Average revenue per user, the performance indicator that reveals how much a telco earns from a subscriber, fell by Rs. 94 for the largest cellular operator in India Bharti Airtel to Rs. 230 (less than $5) year on year; this is also down 8.7% from the previous quarter, double the 4 percent drop experienced by Idea Cellular, whose ARPU is at Rs. 200.
Average realisation per customer per minute has also crashed to 52 paise, compared to the 51 paise recorded by Idea this quarter. Traffic on network have increased by 9.56 billion minutes.
SMS Revenues Up; Churn At 6.5%
Interestingly, SMS revenues as a percentage of total mobile revenues have increased to 6 percent from 4.9 percent in the previous quarter and 4.1 percent in the December 08 quarter. Non Voice Revenue, which includes Short Messaging Service (SMS), voice mail service, call management and other
value added services like Hello Tunes, Music on Demand and Airtel Live, now contributes to 11 percent of Airtel’s mobile revenues, up from 9.8% in the previous quarter and from 9.5% in the December 2008 quarter.
Sunil Bharti Mittal, Chairman & Managing Director, Bharti Airtel Limited, lends the tone of gravity to the situation in the earnings release issued, saying the sector is facing hyper competition and that Airtel is “maintaining its drive for internal efficiencies by leveraging its scale economics”. The company now has a total of 120.23 million mobile customers and operates in India, Sri Lanka (where it rolled out in 2008) and Bangladesh (with the recent Warid takeover). The operator saw its mobile user base growing 8 percent to 120,231,000 in the quarter – in India, it has 118,864,031 subscribers of its GSM services. It has a customer market share of 22.7% of the Indian wireless market as of December 31, 2009.
Post-paid customers contributed 4.7% to the overall customer base. Prepaid Churn has shot up to 6.5 percent from 4.6 percent in the previous quarter while voluntary churn from post paid customers has risen to 1 percent from 0.9 percent in September quarter.
For the second quarter in a row, Bharti Airtel has experienced a sequential decline in net profits – in the last quarter, it was almost 8 percent and this time it’s 4.8 percent down to Rs. 22 billion. Revenues have again fallen marginally to Rs. 97.7 billion and EBITDA margins dropped to 40 percent after a hop in the September quarter to 42 percent. EBITDA is at Rs. 39.1 billion, down 1 percent year on year.
Employee costs have reduced significantly to Rs. 4,007 million compared to the Rs. 4,311 million recorded in the same period last year. The company has also spent less on license fees, revenue share and spectrum charges in the quarter at Rs. 9935 million, which is down 2.8 percent sequentially. Costs from network operations have increased 6.3 percent to Rs. 19,813 million.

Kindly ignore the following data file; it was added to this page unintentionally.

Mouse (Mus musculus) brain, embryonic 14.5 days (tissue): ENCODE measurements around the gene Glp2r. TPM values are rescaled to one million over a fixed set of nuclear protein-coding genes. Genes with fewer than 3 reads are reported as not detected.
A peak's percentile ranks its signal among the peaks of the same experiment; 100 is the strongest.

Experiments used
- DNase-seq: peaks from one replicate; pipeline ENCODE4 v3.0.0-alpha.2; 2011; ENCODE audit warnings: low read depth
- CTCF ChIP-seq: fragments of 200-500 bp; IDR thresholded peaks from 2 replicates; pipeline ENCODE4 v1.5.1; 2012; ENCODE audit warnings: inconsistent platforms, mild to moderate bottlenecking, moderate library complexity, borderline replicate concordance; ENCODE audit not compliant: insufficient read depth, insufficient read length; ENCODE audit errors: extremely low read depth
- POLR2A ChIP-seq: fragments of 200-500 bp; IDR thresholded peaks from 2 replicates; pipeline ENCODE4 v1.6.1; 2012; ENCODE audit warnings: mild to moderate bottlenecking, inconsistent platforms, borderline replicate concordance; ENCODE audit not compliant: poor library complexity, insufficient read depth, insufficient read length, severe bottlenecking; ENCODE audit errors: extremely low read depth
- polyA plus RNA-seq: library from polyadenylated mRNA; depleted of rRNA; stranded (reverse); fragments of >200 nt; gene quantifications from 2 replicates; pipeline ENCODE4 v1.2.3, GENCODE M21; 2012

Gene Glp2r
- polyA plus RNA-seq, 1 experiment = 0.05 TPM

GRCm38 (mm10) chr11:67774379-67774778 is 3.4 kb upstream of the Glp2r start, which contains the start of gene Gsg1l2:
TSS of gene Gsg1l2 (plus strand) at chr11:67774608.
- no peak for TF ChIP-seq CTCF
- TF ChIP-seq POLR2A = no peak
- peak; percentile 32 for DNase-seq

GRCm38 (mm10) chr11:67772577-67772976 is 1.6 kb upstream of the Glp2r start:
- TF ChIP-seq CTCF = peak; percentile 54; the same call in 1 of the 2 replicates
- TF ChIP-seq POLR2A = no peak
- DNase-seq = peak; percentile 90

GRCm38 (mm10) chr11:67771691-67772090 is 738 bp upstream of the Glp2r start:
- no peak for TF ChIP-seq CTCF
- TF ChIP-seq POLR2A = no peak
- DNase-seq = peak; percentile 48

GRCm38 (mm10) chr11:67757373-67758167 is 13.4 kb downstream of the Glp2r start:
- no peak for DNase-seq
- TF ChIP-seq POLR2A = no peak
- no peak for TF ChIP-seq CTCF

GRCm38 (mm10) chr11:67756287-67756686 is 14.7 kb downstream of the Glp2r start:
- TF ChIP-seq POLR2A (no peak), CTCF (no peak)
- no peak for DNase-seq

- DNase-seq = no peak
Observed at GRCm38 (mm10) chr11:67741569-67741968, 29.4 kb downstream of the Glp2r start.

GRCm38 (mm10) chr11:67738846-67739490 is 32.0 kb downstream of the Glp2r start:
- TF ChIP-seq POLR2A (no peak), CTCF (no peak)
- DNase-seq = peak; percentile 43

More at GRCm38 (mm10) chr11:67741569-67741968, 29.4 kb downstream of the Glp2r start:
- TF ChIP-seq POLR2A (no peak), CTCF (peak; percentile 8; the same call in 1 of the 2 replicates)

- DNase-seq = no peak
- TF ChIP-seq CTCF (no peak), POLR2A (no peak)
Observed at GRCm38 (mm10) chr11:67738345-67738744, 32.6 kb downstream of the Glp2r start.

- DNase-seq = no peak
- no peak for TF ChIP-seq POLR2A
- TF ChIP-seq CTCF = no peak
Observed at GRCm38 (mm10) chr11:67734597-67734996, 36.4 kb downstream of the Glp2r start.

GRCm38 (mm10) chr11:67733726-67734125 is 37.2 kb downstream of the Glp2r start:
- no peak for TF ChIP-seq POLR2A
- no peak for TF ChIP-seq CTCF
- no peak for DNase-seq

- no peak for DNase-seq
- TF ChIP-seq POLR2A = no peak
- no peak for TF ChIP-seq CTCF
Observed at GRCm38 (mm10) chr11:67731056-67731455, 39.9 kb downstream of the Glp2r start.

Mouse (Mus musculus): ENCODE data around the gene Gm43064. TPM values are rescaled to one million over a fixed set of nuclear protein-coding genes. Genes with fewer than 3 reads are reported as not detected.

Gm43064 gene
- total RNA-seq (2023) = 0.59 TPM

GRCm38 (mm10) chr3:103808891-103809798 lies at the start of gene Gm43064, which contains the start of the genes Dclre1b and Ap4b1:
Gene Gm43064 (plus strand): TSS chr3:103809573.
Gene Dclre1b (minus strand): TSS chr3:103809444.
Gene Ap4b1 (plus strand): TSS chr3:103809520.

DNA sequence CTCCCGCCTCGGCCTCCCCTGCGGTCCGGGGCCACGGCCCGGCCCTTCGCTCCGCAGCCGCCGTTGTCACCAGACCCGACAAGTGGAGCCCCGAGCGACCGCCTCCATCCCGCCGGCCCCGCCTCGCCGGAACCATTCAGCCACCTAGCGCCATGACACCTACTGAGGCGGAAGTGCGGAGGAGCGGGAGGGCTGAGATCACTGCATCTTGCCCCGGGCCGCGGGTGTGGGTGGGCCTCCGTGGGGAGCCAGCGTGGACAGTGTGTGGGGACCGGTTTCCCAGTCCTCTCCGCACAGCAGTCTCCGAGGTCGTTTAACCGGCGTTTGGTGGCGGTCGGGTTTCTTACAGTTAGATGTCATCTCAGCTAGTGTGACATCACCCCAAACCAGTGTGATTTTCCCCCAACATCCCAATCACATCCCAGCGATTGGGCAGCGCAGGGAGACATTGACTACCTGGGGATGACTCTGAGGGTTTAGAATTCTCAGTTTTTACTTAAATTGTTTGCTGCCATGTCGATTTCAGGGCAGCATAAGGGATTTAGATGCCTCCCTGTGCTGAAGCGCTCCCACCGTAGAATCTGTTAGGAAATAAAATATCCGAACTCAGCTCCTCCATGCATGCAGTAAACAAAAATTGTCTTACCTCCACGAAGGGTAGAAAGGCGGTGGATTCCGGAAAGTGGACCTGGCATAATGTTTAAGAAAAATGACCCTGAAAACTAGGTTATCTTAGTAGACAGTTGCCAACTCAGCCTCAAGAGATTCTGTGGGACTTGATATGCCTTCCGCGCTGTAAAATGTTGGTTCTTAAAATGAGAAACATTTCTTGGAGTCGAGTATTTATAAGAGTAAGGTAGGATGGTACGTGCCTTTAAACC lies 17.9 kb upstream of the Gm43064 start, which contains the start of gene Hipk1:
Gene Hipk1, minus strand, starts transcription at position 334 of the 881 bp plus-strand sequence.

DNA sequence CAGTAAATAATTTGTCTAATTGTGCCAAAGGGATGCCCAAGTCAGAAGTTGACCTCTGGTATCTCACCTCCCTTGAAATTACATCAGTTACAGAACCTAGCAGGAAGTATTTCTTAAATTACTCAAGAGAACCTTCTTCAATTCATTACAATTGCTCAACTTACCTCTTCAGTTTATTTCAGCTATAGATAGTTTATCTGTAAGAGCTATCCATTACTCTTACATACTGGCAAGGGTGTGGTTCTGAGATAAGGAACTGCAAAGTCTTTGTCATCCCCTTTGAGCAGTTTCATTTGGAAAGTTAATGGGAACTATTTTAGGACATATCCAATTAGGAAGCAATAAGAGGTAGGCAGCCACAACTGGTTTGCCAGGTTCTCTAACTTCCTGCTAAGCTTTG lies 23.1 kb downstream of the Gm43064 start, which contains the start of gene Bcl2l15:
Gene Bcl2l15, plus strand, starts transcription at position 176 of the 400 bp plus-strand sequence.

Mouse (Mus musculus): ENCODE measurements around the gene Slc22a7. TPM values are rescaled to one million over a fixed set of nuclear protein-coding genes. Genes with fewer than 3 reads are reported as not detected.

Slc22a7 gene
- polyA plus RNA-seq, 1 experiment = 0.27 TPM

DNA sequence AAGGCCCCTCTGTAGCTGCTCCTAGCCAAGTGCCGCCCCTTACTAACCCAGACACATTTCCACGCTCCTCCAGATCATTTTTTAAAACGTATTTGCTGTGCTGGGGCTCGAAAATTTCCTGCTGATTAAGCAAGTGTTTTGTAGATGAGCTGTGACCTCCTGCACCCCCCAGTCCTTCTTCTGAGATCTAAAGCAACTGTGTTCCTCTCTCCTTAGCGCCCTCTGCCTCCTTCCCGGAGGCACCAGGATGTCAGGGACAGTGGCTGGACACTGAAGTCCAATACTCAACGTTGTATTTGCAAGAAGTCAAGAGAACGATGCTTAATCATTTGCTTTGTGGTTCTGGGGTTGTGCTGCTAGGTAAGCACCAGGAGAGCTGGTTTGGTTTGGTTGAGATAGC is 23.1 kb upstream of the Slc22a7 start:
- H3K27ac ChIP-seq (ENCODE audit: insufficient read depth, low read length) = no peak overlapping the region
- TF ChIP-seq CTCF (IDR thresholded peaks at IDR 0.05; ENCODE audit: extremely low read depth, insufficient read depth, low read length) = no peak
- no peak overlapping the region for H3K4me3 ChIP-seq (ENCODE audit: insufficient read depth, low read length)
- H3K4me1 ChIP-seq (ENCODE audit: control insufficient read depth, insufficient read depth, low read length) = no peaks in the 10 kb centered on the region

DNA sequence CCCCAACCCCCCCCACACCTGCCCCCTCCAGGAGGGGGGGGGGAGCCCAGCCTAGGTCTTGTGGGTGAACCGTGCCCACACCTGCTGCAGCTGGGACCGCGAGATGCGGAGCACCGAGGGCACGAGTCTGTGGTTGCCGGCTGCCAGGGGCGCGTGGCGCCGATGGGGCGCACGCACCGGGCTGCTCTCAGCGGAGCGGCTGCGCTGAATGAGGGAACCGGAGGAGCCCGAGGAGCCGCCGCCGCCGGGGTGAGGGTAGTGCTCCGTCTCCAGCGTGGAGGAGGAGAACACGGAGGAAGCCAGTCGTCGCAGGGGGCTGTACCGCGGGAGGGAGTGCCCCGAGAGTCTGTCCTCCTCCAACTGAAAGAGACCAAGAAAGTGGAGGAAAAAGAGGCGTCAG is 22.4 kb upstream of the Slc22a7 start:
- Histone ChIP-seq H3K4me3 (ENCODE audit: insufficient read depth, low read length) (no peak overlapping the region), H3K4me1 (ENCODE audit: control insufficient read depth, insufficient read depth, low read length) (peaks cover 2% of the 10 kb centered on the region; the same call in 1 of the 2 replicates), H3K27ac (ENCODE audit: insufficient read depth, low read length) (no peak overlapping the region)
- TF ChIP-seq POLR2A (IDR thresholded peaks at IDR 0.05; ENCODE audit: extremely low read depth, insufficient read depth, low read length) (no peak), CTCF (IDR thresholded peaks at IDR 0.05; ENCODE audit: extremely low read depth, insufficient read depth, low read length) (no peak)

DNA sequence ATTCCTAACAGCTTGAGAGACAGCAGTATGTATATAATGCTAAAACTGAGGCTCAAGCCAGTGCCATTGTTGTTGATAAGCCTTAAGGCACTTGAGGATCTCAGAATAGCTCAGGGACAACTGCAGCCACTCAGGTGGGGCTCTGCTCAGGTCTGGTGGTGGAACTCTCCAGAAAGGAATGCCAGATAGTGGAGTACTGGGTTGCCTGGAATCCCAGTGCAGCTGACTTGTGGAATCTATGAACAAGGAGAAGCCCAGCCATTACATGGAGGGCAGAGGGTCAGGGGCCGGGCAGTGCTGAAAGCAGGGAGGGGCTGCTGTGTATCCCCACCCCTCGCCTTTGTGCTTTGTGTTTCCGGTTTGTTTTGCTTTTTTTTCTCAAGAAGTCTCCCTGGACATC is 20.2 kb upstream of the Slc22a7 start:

Tower Subsidiary May Go Public
Bharti Infratel has 29,806 towers in 11 circles and its subsidiary Bharti Infratel also holds 42% share in the joint venture with Vodafone Essar and Idea Cellular called Indus Towers. Of Indus’ 102,696 towers, 35,066 are Airtel’s. According to Business Line, Bharti Enterprises Group CFO Mr Manik Jhangiani has said that the company may list either one of these units on the stock exchanges in the next fiscal.
Airtel added 61,000 customers to its Telemedia business, which runs DTH service Airtel Digital TV, broadband services and IPTV, in the quarter and now has 2.989 million customers. 41.5% subscribe to its broadband/internet services.
Here too, ARPUs are falling -they registered a 12.2 percent year on year decline to Rs. 964, down from Rs. 989 in the September 2009 quarter. The company is now strategically targeting SMBs in cities with high revenue potential.
Revenues fell marginally for the business to Rs. 8.5 billion in the quarter.
Airtel’s national long distance infrastructure comprises of 118,337 Rkms of optical fibre, over 4,150 MPLS and SDH POPs and over 1,700 POIs with the
local exchanges. Using this, it provides long distance wholesale voice and data services to 400 carrier customers. It recently launched a Far-East Connect Network to serve Asia and the Pacific; the network opens up direct connectivity between Singapore and the US via the Asia America Gateway (AAG) cable landing in Hong Kong. Airtel also built terrestrial express connectivity to
neighboring countries such as Nepal and Bhutan.
Forays Into Content Delivery
Airtel announced a strategic tie-up with Arizona-based Limelight Networks to deliver content delivery network services for media companies in India, reports DomainB. The two companies will set up 2 new CDN points of presence in Mumbai and Chennai – Limelight has been fairly well established in India and this partnership will enable Airtel a smooth entry into the Indian CDN market.
CDN services are growing in popularity with 2 other large enterprises – Tata Communications and Reliance partnering with companies that offer the services. Tata Communications invested $11.5 million in BitGravity, a company also offering CDN services for interactive broadcasting in September and Reliance Globalcom tied up with NASDAQ listed Internap. The other company in India that offers similar services is Akamai.
DTH: Subscriber Base Grows By 49%
Interest in Bharti Airtel’s DTH service Digital TV is apparent with the number of DTH subscribers growing by 49% in the quarter and it now has 2 million users. It covers 5,000 towns. Bharti is one of the six players in the DTH market, with Tata Sky, Dish TV, Reliance’s BIG TV, Sun Direct and Videocon d2h. Tata Sky has filed a complaint to Advertising Council Of India against Airtel for the latter’s claim of superior picture quality in its TV commercial.